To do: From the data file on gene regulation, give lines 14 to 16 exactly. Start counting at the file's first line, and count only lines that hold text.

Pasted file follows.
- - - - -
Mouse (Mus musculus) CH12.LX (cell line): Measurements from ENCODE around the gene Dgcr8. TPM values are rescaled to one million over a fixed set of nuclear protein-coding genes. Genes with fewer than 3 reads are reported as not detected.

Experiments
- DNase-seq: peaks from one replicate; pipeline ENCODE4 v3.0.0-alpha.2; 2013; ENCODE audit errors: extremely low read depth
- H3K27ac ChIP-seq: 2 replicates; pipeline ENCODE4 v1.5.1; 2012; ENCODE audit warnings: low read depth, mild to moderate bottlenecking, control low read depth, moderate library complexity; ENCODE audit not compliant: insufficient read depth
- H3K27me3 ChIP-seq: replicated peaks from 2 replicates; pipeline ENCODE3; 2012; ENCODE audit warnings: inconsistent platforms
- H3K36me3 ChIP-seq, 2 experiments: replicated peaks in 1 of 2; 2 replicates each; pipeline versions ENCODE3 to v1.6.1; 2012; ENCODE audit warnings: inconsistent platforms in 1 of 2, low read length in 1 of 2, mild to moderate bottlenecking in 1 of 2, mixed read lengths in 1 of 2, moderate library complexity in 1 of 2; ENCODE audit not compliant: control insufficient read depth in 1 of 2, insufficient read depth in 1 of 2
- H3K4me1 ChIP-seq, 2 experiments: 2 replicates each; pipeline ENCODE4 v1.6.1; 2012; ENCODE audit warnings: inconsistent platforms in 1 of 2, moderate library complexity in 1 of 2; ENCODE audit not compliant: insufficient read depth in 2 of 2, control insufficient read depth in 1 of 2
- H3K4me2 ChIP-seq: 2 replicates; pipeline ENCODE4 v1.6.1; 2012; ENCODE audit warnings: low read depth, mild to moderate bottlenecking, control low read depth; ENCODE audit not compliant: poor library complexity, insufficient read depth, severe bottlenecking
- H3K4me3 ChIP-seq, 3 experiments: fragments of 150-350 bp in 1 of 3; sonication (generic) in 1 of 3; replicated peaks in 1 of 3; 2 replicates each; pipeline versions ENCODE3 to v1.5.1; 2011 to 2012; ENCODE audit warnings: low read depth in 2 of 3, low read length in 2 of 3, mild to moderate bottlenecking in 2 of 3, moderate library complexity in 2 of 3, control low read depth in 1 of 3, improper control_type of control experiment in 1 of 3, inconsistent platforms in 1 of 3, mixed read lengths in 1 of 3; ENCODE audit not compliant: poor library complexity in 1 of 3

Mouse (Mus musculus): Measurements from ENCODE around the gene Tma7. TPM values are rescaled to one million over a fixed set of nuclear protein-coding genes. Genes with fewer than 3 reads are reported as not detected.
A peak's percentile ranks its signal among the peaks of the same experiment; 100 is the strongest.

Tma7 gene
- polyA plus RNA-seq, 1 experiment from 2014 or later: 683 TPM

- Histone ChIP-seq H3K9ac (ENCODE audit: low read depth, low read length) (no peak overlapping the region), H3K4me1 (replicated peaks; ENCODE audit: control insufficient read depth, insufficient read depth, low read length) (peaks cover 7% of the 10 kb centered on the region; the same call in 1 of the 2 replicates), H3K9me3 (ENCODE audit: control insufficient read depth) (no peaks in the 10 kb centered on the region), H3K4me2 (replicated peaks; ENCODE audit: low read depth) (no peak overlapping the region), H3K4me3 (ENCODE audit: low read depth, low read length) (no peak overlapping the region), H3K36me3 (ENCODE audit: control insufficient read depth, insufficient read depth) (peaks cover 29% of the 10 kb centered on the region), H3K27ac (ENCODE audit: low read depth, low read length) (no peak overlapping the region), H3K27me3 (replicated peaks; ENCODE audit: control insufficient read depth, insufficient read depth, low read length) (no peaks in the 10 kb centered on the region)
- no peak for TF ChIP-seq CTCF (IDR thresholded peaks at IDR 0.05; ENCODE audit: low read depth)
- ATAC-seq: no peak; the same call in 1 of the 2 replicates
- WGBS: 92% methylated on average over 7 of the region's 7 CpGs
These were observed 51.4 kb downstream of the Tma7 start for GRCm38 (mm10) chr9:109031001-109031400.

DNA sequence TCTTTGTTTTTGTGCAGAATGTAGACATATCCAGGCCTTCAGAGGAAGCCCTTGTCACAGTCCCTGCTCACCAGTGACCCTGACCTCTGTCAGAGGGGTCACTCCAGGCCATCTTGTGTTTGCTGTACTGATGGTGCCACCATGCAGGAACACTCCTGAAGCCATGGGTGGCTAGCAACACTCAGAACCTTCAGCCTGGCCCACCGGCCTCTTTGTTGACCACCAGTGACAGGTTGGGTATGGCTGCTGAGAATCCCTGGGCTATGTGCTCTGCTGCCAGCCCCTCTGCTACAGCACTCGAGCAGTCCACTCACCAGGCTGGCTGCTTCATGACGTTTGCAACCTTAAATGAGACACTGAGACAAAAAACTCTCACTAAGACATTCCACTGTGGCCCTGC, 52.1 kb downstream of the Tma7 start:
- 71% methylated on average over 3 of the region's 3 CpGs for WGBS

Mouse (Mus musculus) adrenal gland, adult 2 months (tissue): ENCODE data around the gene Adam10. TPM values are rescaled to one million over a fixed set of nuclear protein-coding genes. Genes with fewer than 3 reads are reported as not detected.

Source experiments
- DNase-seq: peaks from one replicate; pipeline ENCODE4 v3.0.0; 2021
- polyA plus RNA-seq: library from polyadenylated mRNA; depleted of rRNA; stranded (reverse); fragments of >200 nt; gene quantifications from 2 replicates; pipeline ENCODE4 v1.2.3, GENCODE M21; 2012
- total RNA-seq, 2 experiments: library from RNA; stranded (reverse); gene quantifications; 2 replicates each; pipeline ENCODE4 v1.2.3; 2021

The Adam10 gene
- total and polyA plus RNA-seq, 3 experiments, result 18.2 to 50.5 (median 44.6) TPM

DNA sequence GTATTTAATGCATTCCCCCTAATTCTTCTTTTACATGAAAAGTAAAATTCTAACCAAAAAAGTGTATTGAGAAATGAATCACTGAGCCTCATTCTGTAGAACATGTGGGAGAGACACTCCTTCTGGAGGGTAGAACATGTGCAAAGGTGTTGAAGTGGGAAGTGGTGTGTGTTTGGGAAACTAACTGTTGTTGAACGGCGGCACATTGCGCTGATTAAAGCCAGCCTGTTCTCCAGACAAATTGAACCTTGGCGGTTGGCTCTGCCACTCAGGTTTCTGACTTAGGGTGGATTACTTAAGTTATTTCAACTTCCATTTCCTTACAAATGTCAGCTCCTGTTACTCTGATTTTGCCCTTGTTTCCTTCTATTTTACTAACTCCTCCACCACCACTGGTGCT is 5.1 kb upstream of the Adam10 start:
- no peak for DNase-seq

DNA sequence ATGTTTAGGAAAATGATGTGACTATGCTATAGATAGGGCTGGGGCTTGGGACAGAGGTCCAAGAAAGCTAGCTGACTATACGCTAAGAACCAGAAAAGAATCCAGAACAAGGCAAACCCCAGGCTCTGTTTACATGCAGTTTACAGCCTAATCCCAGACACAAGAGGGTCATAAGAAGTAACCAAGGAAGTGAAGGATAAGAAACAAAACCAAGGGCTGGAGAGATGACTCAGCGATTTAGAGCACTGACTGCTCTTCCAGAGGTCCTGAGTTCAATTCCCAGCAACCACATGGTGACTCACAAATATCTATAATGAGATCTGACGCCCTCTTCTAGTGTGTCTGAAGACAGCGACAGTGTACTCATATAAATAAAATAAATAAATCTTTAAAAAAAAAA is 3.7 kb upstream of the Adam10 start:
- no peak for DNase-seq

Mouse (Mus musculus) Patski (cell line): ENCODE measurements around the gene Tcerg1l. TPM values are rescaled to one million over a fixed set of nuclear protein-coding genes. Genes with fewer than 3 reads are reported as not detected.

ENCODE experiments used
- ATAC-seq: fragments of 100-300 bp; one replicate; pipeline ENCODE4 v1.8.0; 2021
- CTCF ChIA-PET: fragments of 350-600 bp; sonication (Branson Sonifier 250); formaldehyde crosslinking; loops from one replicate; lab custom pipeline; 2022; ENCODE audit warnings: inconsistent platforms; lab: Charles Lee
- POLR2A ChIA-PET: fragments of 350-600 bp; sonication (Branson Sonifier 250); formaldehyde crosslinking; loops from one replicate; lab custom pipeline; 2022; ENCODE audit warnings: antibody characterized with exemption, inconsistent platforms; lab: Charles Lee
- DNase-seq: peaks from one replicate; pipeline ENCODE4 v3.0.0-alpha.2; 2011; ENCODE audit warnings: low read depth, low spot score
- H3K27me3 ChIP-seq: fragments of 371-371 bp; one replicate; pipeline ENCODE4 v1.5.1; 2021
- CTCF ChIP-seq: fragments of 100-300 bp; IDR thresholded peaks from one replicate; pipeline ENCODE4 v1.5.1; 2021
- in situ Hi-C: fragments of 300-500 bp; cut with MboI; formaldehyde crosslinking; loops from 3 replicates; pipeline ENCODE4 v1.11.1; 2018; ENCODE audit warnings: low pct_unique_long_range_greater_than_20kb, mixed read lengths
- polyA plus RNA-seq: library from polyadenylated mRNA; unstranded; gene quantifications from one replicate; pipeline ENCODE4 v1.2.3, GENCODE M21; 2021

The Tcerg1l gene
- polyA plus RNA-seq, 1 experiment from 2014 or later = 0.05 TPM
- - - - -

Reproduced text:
- Histone ChIP-seq H3K9ac (ENCODE audit: low read depth, low read length) (no peak overlapping the region), H3K4me1 (replicated peaks; ENCODE audit: control insufficient read depth, insufficient read depth, low read length) (peaks cover 7% of the 10 kb centered on the region; the same call in 1 of the 2 replicates), H3K9me3 (ENCODE audit: control insufficient read depth) (no peaks in the 10 kb centered on the region), H3K4me2 (replicated peaks; ENCODE audit: low read depth) (no peak overlapping the region), H3K4me3 (ENCODE audit: low read depth, low read length) (no peak overlapping the region), H3K36me3 (ENCODE audit: control insufficient read depth, insufficient read depth) (peaks cover 29% of the 10 kb centered on the region), H3K27ac (ENCODE audit: low read depth, low read length) (no peak overlapping the region), H3K27me3 (replicated peaks; ENCODE audit: control insufficient read depth, insufficient read depth, low read length) (no peaks in the 10 kb centered on the region)
- no peak for TF ChIP-seq CTCF (IDR thresholded peaks at IDR 0.05; ENCODE audit: low read depth)
- ATAC-seq: no peak; the same call in 1 of the 2 replicates